Subject: I have found a DVD that I think you would enjoy
Actors: Klaus Kinski, Eva Mattes, Wolfgang Reichmann, Willy Semmelrogge, Josef Bierbichler
Director: Werner Herzog
Genres: Indie & Art House, Drama
Franz woyzeck is a hapless hopeless soldier alone and powerless in society assaulted from all sides by forces he cannot control. Abused and tortured both physically and psychologically by commanding officers doctors and hi... more »
Mike Myers' "Dieter" Would Love This
R. W. Rasband | Heber City, UT | 05/03/2001
(5 out of 5 stars)
"The adjectives "creepy" and "mordant" are usually not used in praise of something, but those are the terms I use to praise Werner Herzog's mesmerizing film "Woyzeck." Herzog regular Klaus Kinski stars in the title role and his first appearance, in the opening credits, is worth the price of the video. A hair-raising tune is played by a string group as the soldier Woyzeck is drilled and brutalized by a shadowy figure in jackboots. He spends the film being degraded by his cynical superior officer and experimented on by a sadistic doctor. His sexy wife (Eva Mates, winner of the best actress award at Cannes) is sleeping with a drum-major. Woyzeck succumbs to the voices in his head and in one of the most horrific murder scenes ever filmed, takes action. The story has been around for 175 years and obviously speaks deeply to Germans, who have had plenty of historical experience with sadism and domination (the doctor is eerily prescient of Nazi atrocities.) This film is not as totally satisfying as "Aguirre" or "Nosferatu" but has moments of twisted genius all its own. Herzog is a unique director who makes demented, entertaining epics that can go way over the top (the closest American equivalent is Francis Ford Coppola in his "Apocalypse Now" phase.) Oddly moving, even darkly funny, this must be one of the favorite movies of Mike Myers' "Dieter" character from "Saturday Night Live". Watch it on Halloween, if you are in the right mood."
BORN TO LOSE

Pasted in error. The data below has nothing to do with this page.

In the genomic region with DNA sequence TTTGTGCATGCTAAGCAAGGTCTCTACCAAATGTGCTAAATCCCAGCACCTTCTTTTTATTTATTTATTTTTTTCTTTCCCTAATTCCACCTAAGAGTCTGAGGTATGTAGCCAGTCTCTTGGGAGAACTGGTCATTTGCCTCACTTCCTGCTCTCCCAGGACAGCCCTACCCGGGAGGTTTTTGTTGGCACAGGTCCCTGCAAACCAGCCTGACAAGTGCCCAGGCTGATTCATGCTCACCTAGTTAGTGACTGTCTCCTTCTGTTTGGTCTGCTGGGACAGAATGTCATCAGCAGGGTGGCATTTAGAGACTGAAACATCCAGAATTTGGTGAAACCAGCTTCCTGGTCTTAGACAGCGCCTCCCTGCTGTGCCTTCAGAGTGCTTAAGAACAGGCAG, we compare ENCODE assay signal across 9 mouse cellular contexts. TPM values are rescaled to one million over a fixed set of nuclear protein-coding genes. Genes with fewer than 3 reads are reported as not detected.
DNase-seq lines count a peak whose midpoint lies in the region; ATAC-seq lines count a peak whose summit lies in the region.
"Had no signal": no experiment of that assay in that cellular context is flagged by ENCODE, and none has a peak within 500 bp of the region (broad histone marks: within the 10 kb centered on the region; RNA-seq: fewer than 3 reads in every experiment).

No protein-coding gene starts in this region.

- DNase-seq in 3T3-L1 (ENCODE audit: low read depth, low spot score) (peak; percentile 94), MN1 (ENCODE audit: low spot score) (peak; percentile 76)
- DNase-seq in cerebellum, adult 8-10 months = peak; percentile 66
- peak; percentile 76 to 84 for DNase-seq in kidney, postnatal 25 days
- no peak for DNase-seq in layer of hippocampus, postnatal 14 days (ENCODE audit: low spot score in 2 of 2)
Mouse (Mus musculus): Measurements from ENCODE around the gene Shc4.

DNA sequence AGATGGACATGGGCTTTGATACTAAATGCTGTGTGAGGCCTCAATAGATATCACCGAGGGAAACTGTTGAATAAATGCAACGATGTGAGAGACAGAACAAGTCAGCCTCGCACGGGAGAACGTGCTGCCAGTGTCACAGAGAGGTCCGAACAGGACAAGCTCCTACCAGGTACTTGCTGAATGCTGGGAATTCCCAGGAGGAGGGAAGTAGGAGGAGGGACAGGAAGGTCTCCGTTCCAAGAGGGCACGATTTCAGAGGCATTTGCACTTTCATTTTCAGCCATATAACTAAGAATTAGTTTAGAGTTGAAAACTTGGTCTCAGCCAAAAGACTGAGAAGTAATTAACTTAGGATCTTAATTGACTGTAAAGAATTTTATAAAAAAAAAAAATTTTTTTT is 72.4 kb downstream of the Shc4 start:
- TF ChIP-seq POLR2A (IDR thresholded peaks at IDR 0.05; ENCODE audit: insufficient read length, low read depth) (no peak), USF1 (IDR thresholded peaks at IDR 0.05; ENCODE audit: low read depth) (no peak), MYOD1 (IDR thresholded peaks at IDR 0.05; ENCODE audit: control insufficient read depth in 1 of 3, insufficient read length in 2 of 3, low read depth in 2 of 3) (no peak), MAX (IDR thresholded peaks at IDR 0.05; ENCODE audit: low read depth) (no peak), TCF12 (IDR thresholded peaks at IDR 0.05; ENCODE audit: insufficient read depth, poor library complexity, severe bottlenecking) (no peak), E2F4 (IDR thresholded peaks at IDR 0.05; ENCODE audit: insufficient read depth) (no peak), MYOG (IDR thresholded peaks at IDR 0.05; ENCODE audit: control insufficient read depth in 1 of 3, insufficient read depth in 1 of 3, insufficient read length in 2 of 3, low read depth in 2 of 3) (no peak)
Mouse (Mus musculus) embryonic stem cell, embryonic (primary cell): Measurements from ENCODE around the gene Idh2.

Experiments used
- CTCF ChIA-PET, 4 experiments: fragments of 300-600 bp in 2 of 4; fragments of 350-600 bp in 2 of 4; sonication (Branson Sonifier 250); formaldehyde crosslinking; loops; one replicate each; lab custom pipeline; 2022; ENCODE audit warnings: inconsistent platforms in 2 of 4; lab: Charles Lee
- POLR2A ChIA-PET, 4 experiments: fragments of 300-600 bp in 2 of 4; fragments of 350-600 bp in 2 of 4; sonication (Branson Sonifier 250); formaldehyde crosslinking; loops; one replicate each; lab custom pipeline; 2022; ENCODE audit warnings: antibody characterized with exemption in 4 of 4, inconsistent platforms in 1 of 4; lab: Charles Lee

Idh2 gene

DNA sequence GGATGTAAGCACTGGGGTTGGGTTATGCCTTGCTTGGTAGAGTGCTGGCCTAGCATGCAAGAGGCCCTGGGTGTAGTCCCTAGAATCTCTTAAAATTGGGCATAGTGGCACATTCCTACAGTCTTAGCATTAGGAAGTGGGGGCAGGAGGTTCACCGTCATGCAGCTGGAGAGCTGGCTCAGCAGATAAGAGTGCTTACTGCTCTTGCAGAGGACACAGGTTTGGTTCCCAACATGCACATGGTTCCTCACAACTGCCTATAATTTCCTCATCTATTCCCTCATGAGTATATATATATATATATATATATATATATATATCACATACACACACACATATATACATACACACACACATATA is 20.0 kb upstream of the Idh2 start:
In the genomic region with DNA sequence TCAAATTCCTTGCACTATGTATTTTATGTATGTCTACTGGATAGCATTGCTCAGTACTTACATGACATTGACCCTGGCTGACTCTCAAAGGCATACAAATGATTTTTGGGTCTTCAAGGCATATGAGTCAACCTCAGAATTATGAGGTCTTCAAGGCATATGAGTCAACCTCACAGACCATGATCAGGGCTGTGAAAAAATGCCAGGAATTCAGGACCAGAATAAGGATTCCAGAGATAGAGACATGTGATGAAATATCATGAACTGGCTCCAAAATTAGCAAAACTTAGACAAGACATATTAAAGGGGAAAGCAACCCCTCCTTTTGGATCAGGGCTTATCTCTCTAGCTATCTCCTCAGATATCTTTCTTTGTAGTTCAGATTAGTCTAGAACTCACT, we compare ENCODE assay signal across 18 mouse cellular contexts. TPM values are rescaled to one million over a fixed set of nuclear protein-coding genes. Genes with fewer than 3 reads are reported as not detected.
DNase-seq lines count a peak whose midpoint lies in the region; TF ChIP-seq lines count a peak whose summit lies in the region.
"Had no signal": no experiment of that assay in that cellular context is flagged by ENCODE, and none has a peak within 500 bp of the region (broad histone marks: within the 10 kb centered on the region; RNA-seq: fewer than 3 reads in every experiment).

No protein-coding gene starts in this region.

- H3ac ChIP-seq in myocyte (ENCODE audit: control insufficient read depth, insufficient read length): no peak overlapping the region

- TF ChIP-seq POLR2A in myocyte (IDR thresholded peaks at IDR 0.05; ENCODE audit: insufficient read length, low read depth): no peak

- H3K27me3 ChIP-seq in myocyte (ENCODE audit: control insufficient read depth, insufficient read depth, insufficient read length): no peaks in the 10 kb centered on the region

wdanthemanw | Geneva, Switzerland | 01/28/2001
(4 out of 5 stars)
"We have to thank Anchor Bay for bringing into the DVD standard a certain number of german director Werner Herzog movies. Werner Herzog is, in my opinion, one of the best film directors of Movie History and his films must be shown again and again if we want that a new generation of directors rises from the ashes of the kilometers of rotten anonymous pellicle produced in industrial quantity nowadays. WOYZECK was filmed in 1978 in Czeschoslovaquia, just after the completion of NOSFERATU. Georg Büchner's play is well-known to european literature students who have to read it at least once during their academic career. At first, I didn't understand why WOYZECK had attracted a lyrical director like Werner Herzog. Georg Büchner's minimalist dialogs and action don't leave much place for the visionary travellings of the director of AGUIRRE and KASPAR HAUSER. But, as soon as Klaus Kinski appears as the soldier Woyzeck, I knew that something would happen on the screen, Klaus Kinski IS Woyzeck in the same way that he WAS Aguirre, the mad conquistador. When Woyzeck feels that there is " a second nature " hidden behind what we see, the genius of Werner Herzog explodes once again : what is important is not what we see but what we feel while being hypnotized by the hallucinated Klaus-Woyzeck-Kinski. Of course, I shall recommend WOYZECK to those of you who are already familiar with Werner Herzog's world through AGUIRRE, KASPAR HAUSER or HEART OF GLASS. I also recommend it to the students who are fighting with the dryness of Georg Büchner's play or to those who still believe that Klaus Kinski was only a B-movie actor who starred in horror movies and spaghetti westerns of the 60's and the 70's. Superb copy with a trailer and incomplete filmographies of Werner Herzog and Klaus Kinski. A DVD zone movie lovers only."
Woyzeck Powerful Truthful Kinski Assoluta
William L. Phipps | Tuckahoe, NY United States | 07/11/2003
(5 out of 5 stars)
"Klaus Kinski gives the finest performance of his career in this fine adaptation of the play, later used by Alban Berg for his opera Wozzeck, completed in 1924. The story has always had a power and truth all of its own; indeed it is based on an actual incident. Highly recommended!"
Philip J. Brubaker | Chapel Hill, NC United States | 02/15/2004
(4 out of 5 stars)
"Many fans of Aguirre seem to have trouble with this film, which has only 27 edits. One need not have a stalwart attention span to endure this film, only an interest in insanity, a recurring theme of Herzog's work. The performances are really brought to the fore in this film, making it's theater origins all the more apparent, particularly with the solilioquies that several of the characters give when they are alone. But just as cinema was borne of theater, there are some quintessentially cinematic scenes that more than make up for any staginess elsewhere. I rank Herzog up there with Kubrick and Scorsese as directors who understand better than anyone else the power of music combined with psychically compatible images. The opening sequence is a prime example. While this is not one of his very best films, it is one of his most difficult and well-acted. B+"